In the Hollywood hierarchy of stardom,
Instead of staying and riding the tide of critical attention brought by the blockbuster, Fortino Mario Alfonso Moreno Reyes, born in poverty in 1911, returned to Mexico to continue his remarkable career there. His character, dubbed Cantinflas and inspired by a drunken street cleaner he spotted outside a theater, first took shape on the 1930s tent-show circuit. Soon Cantinflas was starring in films.
FOR THE RECORD
On second references in this article, Cantinflas' birth name, Fortino Mario Alfonso Moreno Reyes, is given as Reyes. It should be Moreno.
"Cantinflas" the movie tries to capture the magic of this much-loved legend, and it does so in fits and starts. Most of the credit goes to Óscar Jaenada in the title role, who does a remarkable job of bringing the legend to life. The actor is effortless in mirroring Cantinflas' signature stream-of-consciousness patter, marked by the cleverest of wordplay, with a bite that slips up on you. Though more loose-limbed and lanky than Reyes, Jaenada is at ease with the physical comedy of the star, one reminiscent of Charlie Chaplin, a Cantinflas fan.
It is clear that director Sebastian del Amo, who co-wrote the film with Edui Tijerina, has a deep affection for the man and the character. That radiates through the dialogue that twists and turns around the country's social divides in ways that resonated with the working class and amused the country's elite. It is there in the story of the self-made superstar, who never forgot his beginnings, championing rights of the working poor until his death in 1993.
Del Amo has a sure hand with his main subject. Whether seedy vaudeville shows with their Russian dancers, including Valentina Ivanova (Ilse Salas), who would steal Cantinflas' heart and become his wife, or working the crowds at movie premieres, the scenes in Mexico carry a certain authenticity. The film is faithful in recording the highs and the lows of fame that at times threatened the star's marriage to the love of his life. Salas' very good turn as the woman who knew him when, struggling to find her own place in his success, helps ground not only Cantinflas but the film.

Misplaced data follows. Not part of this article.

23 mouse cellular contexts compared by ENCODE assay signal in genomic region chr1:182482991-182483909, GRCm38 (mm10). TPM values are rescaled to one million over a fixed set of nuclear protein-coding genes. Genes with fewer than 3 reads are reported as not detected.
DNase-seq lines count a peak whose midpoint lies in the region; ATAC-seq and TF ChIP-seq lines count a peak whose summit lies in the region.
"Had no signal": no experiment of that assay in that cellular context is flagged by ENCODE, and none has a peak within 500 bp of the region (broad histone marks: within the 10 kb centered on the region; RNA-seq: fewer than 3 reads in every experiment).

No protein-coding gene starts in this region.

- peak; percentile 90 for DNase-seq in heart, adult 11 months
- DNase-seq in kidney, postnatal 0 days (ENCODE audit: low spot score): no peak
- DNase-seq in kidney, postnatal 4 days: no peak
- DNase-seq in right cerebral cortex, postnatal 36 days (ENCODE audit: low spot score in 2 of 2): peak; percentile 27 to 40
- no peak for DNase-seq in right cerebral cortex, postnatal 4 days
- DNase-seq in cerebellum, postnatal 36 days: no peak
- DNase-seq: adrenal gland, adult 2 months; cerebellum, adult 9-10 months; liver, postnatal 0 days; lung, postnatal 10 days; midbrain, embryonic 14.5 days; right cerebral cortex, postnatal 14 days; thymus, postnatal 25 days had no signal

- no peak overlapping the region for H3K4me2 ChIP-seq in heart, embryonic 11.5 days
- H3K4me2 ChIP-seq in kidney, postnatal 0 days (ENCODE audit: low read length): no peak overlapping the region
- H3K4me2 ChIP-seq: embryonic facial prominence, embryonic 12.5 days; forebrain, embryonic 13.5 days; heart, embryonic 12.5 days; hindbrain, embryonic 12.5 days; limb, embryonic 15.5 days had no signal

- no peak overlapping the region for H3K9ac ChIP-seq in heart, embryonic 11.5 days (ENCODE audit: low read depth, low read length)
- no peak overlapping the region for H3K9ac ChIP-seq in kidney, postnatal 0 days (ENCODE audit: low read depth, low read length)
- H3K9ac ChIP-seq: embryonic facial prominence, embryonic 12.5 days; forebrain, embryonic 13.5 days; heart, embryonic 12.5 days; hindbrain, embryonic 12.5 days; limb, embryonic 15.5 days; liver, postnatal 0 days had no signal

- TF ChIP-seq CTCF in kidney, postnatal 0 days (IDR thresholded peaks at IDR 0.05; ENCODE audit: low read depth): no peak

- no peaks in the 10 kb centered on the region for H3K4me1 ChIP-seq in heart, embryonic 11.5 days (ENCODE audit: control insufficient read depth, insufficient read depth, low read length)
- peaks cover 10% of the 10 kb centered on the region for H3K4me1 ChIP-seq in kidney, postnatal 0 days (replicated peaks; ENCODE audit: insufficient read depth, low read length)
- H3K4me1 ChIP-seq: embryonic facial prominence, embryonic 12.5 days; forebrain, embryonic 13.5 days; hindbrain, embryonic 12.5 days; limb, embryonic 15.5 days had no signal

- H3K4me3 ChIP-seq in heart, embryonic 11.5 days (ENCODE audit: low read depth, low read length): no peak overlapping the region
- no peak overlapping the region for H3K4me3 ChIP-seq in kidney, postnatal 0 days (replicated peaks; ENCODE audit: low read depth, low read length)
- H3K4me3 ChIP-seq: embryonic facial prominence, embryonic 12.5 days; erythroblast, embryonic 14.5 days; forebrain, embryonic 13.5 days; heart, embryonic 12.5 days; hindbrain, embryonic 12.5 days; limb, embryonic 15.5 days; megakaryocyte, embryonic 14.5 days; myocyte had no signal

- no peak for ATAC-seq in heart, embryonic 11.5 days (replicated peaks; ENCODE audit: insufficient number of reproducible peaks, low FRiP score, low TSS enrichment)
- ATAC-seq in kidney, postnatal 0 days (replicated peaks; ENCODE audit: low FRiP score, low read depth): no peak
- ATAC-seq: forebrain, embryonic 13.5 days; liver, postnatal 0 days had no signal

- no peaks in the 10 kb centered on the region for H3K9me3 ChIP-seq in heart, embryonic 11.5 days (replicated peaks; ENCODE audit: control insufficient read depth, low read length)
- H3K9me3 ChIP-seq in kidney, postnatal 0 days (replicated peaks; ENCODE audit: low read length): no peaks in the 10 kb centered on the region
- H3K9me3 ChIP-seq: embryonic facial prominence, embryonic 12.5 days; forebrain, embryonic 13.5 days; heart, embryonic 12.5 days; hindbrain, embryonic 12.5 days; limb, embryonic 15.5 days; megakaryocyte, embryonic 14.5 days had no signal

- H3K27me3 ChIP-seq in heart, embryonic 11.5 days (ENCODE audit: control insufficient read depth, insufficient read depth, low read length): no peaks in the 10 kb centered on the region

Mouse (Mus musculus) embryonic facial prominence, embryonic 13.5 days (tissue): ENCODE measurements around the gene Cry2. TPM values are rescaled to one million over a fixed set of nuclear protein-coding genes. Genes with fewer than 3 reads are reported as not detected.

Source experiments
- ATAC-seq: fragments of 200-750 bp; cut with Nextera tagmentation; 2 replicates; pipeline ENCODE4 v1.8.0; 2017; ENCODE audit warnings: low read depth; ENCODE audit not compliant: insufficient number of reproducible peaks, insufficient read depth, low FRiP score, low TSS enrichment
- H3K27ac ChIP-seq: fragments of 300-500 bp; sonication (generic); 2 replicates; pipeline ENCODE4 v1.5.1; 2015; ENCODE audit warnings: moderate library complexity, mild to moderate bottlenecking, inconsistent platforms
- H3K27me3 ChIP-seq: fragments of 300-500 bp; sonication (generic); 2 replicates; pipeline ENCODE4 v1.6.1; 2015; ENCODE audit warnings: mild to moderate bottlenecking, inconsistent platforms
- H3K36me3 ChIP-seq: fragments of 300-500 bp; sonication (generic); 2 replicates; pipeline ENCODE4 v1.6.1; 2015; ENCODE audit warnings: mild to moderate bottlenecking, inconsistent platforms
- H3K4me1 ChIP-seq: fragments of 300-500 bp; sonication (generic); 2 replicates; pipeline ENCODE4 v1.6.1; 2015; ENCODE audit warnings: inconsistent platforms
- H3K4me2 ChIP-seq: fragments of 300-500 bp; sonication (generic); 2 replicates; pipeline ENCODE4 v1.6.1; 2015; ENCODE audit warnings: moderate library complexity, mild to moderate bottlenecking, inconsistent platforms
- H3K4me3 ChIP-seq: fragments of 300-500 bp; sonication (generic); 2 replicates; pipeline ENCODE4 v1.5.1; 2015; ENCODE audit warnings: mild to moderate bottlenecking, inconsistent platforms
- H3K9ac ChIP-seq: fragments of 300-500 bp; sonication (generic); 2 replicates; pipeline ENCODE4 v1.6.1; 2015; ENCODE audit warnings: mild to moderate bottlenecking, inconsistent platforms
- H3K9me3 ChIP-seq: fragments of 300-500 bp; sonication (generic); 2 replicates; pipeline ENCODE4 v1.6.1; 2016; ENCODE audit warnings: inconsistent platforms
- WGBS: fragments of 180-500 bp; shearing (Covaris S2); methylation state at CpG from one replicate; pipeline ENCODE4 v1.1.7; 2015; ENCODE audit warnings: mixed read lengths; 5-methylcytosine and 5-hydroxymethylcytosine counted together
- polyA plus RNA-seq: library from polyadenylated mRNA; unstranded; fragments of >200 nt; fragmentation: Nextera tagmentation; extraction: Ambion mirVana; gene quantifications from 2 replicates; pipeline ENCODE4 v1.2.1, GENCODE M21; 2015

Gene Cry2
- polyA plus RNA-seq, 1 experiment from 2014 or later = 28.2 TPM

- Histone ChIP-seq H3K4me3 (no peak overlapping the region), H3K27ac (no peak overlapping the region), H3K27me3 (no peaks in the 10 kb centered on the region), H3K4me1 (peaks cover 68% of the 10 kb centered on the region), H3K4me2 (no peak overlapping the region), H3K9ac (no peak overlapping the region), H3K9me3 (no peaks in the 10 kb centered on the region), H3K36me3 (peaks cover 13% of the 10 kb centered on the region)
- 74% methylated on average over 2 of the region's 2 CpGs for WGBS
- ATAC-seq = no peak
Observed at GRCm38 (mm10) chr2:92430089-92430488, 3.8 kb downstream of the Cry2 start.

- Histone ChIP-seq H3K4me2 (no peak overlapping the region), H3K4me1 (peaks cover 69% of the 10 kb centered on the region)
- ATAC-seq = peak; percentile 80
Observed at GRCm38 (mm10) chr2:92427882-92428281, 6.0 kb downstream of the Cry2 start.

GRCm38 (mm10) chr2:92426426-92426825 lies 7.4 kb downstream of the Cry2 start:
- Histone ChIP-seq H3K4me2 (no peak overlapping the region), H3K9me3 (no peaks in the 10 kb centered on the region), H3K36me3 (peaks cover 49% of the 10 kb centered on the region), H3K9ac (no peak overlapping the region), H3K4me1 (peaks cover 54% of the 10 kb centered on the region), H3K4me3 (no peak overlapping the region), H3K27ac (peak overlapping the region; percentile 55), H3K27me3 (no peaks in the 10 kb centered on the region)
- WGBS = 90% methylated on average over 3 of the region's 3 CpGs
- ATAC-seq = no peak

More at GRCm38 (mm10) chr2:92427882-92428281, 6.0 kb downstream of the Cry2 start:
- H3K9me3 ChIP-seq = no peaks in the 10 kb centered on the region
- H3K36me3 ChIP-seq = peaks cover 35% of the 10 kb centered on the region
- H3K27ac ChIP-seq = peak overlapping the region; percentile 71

It is in crossing the border that "Cantinflas" blunders. Barely have the filmmakers touched down in Mexico before they shift to Hollywood — a constant back and forth that becomes increasingly distracting, in part because in Hollywood Cantinflas is there in name only.
Roughly half of the film is devoted to
As Todd, the very good Michael Imperioli, still best known from his role as Tony's wild nephew in
The milieu itself, so vibrant in the 1950s, is anemic. Rather than the high-stakes gambit it was, Todd's fight to make "Around the World" plays out in tony restaurants like a series of silly quarrels between ill-suited dinner companions.
Hollywood looks paler still each time the movie returns to Cantinflas in Mexico, where Jaenada fills up the screen with the sheer delight of the character Reyes so carefully tended for a lifetime. It is unfortunate "Cantinflas" never stays long. You're left with that empty feeling of a surface barely scratched, when the legend that was Cantinflas deserves much more.
Running time: 1 hour, 46 minutes; in Spanish and English with English subtitles